There are four verbal communication styles. That much psychologists and business consultants all agree on. However, (a medical recruiting company) has gone a step further and provided some excellent recommendations for being an effective leader for people with each verbal communication style.

  1. Relater Relaters are considerate and sympathetic, focused on people and interpersonal relationships. They’re wonderful team players since they’re so easy to work with. They are also great listeners, always willing to help others, but their desire to keep everyone happy sometimes interferes with getting the job done. They dislike conflict and change, upsetting their relationships and work routine.

    Leading a Relater In order to communicate effectively with a Relater, you need to spend time establishing a rapport with them. Share personal experiences and find common interests. Avoid being pushy or aggressive and, now that you are the boss, make sure the Relaters on your team are not overburdened or distracted by other peoples problems.

  2. Socializer Socializers are expressive and spirited, valuing relationships, acceptance and personal prestige. They are animated, speak fast, gesture a lot and tend to be easily sidetracked. Socializers are great motivators because they are so enthusiastic. They focus on the bigger picture, sometimes at the expense of details, are intuitive, unafraid of conflict and enjoy spirited discussions involving differences of opinions.

    Leading a Socializer Be willing to keep up with their breakneck conversational pace and be patient with their digressions. Focus on concepts and trends and on what they might mean for the future. As the boss, give the Socializers on your team the tasks that require innovation, and be sure they are invited to office parties. If you need to assign independent or repetitive work to a Socializer, keep an eye on the progress.

  3. Thinker Thinkers are technical and systematic, valuing logic, thoroughness and precision. They focus on facts and details while communicating. They also have a methodical way of approaching problems and tasks so they work well independently. While Thinkers are detail-oriented and always will have the best PowerPoint presentations, they may get bogged down in detail and lose site of the big picture. They, like the Relaters, are uncomfortable with conflict because they give preference to facts over emotion. They also need time to adapt to change – like having a new boss.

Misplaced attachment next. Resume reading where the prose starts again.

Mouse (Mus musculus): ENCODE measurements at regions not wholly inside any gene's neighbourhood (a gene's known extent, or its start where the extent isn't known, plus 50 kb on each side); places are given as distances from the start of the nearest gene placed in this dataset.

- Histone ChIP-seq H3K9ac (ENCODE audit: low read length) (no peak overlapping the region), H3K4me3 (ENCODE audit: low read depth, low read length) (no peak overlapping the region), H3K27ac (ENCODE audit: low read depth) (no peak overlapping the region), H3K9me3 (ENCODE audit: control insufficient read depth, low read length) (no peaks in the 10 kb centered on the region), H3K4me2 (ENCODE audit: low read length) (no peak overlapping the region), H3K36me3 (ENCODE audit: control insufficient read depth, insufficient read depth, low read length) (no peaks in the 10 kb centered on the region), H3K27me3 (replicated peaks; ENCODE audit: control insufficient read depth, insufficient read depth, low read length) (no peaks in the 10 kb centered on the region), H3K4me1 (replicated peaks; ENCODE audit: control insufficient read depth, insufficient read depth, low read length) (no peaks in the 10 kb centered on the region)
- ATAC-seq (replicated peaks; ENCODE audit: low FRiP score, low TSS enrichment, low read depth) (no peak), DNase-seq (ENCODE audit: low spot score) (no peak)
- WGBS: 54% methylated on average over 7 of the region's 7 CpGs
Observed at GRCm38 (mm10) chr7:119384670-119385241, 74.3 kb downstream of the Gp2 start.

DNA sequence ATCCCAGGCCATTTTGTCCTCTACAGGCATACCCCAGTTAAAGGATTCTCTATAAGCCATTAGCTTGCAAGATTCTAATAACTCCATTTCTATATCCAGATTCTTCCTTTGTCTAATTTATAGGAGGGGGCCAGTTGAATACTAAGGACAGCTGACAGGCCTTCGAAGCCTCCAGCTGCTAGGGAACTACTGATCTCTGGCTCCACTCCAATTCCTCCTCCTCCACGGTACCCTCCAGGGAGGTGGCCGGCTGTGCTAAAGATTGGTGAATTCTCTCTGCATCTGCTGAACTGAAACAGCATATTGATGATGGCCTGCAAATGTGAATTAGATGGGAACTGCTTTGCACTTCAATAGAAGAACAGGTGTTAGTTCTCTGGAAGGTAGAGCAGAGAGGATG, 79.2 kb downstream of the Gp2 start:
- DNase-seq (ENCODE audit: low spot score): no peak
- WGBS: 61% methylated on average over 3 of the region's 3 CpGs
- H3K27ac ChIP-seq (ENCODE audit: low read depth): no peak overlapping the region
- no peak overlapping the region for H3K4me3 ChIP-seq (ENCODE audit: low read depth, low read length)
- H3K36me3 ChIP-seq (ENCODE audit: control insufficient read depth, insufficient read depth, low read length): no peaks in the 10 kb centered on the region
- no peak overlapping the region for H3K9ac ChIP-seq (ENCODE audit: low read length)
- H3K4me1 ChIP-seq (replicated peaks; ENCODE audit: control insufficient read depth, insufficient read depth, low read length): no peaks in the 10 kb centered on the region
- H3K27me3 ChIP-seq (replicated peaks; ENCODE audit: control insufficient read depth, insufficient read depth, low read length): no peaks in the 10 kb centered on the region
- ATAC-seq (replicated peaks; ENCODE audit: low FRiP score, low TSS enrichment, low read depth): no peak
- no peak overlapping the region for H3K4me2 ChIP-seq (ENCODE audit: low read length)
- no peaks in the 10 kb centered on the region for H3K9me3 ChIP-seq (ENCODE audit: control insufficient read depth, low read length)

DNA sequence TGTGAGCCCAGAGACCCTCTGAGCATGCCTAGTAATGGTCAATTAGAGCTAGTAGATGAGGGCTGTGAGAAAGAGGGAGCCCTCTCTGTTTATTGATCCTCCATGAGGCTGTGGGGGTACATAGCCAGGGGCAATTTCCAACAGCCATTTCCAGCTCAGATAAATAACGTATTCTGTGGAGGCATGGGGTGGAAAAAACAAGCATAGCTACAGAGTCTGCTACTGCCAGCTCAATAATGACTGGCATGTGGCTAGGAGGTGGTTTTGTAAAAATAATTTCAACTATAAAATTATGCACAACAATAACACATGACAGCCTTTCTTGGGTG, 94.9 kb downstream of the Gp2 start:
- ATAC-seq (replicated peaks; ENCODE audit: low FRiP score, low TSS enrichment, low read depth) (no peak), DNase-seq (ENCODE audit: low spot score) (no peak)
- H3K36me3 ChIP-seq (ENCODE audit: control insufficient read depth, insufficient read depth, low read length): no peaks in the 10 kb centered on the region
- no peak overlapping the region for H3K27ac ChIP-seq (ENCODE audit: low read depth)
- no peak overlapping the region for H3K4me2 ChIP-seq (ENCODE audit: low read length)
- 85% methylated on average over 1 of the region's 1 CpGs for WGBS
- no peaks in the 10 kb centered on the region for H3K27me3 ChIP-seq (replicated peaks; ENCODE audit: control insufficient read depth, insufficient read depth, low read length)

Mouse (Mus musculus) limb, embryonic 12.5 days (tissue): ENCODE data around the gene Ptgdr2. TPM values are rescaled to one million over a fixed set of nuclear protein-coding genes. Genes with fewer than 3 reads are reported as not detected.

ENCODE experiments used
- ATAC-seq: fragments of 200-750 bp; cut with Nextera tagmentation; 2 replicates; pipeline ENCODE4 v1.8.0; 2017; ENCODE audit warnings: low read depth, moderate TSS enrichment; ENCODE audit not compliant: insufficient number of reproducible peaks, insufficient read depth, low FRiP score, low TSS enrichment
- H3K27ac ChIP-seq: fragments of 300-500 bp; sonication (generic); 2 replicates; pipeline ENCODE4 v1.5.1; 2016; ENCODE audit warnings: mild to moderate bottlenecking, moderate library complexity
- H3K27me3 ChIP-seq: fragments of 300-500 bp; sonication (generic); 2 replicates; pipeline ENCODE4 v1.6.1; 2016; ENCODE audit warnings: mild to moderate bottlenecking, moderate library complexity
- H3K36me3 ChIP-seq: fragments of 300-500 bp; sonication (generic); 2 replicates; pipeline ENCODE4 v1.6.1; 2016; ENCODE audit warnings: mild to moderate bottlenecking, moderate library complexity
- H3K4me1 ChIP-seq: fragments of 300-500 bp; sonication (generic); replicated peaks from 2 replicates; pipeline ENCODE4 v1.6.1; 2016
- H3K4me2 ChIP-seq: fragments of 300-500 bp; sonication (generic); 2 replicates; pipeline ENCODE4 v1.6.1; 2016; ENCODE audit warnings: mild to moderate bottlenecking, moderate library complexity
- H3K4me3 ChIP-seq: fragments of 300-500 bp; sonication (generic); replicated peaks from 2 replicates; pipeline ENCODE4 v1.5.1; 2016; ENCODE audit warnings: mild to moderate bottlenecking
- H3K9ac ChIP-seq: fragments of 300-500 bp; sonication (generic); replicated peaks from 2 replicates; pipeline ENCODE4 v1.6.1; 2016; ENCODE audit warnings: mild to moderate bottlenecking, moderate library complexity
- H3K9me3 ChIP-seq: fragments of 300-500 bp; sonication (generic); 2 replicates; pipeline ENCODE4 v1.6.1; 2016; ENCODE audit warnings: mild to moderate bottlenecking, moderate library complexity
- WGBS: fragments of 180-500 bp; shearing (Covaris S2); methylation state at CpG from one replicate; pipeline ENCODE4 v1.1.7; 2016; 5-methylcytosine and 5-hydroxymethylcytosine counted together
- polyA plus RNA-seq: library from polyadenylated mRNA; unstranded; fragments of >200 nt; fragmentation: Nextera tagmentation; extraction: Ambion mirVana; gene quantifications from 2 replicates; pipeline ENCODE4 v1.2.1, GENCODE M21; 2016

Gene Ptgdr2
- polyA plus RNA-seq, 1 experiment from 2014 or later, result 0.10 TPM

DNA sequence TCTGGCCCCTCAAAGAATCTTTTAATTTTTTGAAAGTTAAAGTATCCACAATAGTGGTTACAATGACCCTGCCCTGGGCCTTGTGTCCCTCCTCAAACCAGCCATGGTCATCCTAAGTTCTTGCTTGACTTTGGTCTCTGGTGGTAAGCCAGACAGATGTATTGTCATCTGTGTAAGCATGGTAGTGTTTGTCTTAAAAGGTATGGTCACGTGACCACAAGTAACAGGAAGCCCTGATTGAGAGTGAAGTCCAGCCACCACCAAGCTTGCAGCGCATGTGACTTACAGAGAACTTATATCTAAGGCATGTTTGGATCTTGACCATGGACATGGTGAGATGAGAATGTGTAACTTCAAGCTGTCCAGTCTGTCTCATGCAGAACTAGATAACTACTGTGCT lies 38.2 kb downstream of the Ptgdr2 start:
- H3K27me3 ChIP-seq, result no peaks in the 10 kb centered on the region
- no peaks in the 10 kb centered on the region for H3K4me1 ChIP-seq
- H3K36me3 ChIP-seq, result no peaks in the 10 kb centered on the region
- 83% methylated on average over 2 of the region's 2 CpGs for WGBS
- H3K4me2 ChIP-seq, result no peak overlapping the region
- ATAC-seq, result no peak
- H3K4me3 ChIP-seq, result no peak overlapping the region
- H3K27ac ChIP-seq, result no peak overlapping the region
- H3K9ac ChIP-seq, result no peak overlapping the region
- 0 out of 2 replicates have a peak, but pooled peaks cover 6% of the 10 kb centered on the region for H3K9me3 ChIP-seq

Leading a Thinker Present your ideas in a logical fashion, backed up with facts and proof. Try not to rush your Thinker during a conversation or task. To help Thinkers cope with change, focus on the reasons that made it necessary and the process needed to achieve it. Encourage your Thinkers to share their ideas, since they tend to be quiet and reserved during group sessions.

  4. Director Directors are bold and direct folks who focus on the big picture and tend to be competitive, aggressive, and ambitious. They get right to the point and generally do it in as few words as possible. Directors may come across as forceful and intimidating to others. They are concerned with achieving their goals and often forget about the needs of the people carrying the workload. Directors like being involved in several projects at once, are not detail-oriented and can underestimate how long a task will take. They are unafraid of conflict, may seem stubborn in defending their ideas and thrive on taking charge.

    Leading a Director Get to the point right away! Communicate your ideas quickly and clearly. Show how your ideas are compatible with their goals and ensure that your Director’s curt and straightforward style of communicating isn’t causing conflict with the rest of the team.

Each verbal communication style has its own strengths and drawbacks and most workplaces rely on a mix of styles to maximize productivity. The trick is to recognize others’ verbal communication styles and adapt your own to get your message across, avoid conflict and make your environment better for everyone.

Barriers to
Effective Verbal Communication Styles
for Women in Management

If you find that someone on the team doesn’t fit into one of the four communication styles, or you have special difficulty communicating with him or her, the answer might be found in one of the following barriers to effective communication styles.

  • The sender or receiver has poor knowledge of the subject or is inadequately prepared.

  • The sender doesn’t believe in the message or support the policy behind it.

  • The receiver isn’t interested in the subject.

  • The sender or receiver is preoccupied with something else.

  • One party to the communication fails to say what they really mean.

  • The sender and receiver are using different vocabularies.

  • There exist cultural or professional differences between the communicators.

  • The communicators are making different assumptions.

  • There is a status difference creating a negative reaction by one or the other.

  • One or both communicators are unintentionally (or maybe even intentionally) miscommunicating.

  • Outside interference or distractions are happening.

  • Time pressure doesn’t allow for effective communication to occur.

If you still can’t figure out how to communicate effectively with a team member, sit down with him or her and honestly let them know you believe there is an verbal communication style problem, then work out a mutually agreed upon solution. The silence treatment is never an option!